very good comparison with the following scenario: Let us suppose that either 
our New Yorker or our Londoner suddenly found himself in Berlin or in 
Stockholm. Now just as baseball, cricket and rounders belong to the same 
'family' of games, as it were, so it is that English, German and Swedish are 
all Germanic languages. This fact would be of no help to our 
English-speaking traveller, just as no baseball champion could blithely step 
right into a cricket or rounders league and dominate the field. In each 
case, we see the difference between 1) Varieties of the same phenomena 
('dialects', 'dialudes') and 2) Phenomena which, while related, cannot be 
said to be the same thing.
 As for Prof. Gupta's last question, "So is Larry Trask agreeing with me 
(& David Powers) or disagreeing?" I think that a careful rereading of his 
letter in the present context will provide the answer.
 Let me restate my point just once more: Languages *do* exist. The fact 
that these things we call languages are hard to pin down does not relieve us 
of the responsiblity of acknowledging their existence. Allow me to make one 
more analogy. Think of all the different beards that exist on the faces of 
(most) of the men in this world. These beards exist, despite the fact that 
no one can quote an exact number of hairs required to constitute a beard. 
Imagine the debate: "I say it's 11,267!" "No, it's 13,594!" "Why, anybody 
can plainly see it only takes 9,821!" "Are you kidding? Nothing less than 
15,181 will do!" This would be pointless, as is painfully obvious. Yet we 
all know for certain that four hairs will *not* do it, and we are all just as 
certain that 40,000 hairs *will* do it. As with beards, so, too, with 
languages. The fact that idiolects, dialects and languages very often grade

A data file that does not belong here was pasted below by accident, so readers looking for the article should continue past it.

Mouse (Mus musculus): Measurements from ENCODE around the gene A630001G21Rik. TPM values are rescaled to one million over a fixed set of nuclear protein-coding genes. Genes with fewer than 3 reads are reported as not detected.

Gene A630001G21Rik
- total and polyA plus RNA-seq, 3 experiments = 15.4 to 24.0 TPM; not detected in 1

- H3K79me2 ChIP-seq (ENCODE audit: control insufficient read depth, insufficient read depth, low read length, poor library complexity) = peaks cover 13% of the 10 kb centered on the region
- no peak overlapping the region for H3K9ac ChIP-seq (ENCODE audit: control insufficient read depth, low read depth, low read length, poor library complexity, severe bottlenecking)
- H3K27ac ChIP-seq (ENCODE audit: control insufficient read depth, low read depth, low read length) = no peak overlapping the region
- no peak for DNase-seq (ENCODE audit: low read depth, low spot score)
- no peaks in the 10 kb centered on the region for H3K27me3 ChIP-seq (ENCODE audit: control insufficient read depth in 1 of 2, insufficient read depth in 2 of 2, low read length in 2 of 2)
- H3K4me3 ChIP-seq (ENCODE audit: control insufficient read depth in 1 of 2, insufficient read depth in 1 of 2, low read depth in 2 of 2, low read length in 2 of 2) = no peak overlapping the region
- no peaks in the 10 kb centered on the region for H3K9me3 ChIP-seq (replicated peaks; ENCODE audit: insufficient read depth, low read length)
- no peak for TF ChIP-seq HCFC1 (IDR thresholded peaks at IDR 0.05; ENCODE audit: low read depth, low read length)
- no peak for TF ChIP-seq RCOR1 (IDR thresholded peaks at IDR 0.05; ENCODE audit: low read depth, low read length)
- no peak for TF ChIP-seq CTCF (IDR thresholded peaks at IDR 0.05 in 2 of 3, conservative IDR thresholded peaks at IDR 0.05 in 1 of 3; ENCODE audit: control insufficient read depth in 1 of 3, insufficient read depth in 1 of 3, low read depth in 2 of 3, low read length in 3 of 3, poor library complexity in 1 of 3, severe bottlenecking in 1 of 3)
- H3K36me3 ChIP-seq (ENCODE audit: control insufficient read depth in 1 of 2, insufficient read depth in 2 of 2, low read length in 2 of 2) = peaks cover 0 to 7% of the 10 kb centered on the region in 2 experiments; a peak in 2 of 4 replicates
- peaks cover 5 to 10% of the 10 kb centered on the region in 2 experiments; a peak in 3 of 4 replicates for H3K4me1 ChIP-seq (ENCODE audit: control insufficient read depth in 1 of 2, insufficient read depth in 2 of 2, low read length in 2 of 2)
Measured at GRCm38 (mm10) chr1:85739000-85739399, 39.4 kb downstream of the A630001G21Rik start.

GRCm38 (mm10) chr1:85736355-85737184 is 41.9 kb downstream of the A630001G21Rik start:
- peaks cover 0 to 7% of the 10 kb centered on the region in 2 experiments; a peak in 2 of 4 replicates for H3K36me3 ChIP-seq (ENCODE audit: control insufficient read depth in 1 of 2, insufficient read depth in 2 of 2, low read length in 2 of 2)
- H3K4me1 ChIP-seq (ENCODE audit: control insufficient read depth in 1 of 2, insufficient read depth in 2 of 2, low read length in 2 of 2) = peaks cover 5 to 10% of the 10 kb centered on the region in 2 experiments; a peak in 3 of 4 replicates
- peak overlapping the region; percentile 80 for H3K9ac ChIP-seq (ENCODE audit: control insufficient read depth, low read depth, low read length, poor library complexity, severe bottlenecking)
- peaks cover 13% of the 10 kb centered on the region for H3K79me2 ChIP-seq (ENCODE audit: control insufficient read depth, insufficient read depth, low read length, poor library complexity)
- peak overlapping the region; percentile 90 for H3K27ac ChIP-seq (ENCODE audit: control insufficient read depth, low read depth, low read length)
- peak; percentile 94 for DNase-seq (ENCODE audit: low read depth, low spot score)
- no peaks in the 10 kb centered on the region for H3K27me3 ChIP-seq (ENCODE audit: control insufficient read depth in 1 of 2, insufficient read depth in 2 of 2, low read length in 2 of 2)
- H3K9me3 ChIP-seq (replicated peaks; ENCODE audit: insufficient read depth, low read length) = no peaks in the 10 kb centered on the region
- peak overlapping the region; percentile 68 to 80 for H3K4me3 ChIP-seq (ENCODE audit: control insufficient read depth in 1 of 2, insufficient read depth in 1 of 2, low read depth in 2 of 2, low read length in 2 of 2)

off into one another inconspicuously without enabling us to draw sharp lines 
of demarcation between them in no way contraindicates the fact of their 
existence. As for the 'construct'-equals-'non-existent' view, let me quote 
the latest posting on this topic:

...[T]urning to languages as constructs and therefore whether they
"really exist" or not: Wilhelm von Humboldt, founder of our discipline,
wanted us to remember that language is like an invisible envelope [we'd
call it a "field" these days] that we are in and is in us at the same
time. And more recently language philosopher Merleau-Ponty similarly said
we constitute our language and yet we find it already constituted. As
Cosper pointed out in different terms, the micro- and macro- must be
equally accounted for in an adequate theory of human language. 
 This is from Dan Moonhawk Alford, Native American language expert, 
offering a similar view on this subject from a perspective very different 
from my own. Indeed, this passage bears some resemblance to the second 
portion of Prof. Cosper's letter, which is quoted above by Prof. Powers.
 In conclusion, let me say that this has been, and no doubt will continue 
to be, a most exhilarating debate. Thanks to the *Linguistlist* are once 
again in order, for allowing me to "get my two cents in." (It didn't even 
cost *that* much!)
 Cordially yours,

 Richard S. Kaminski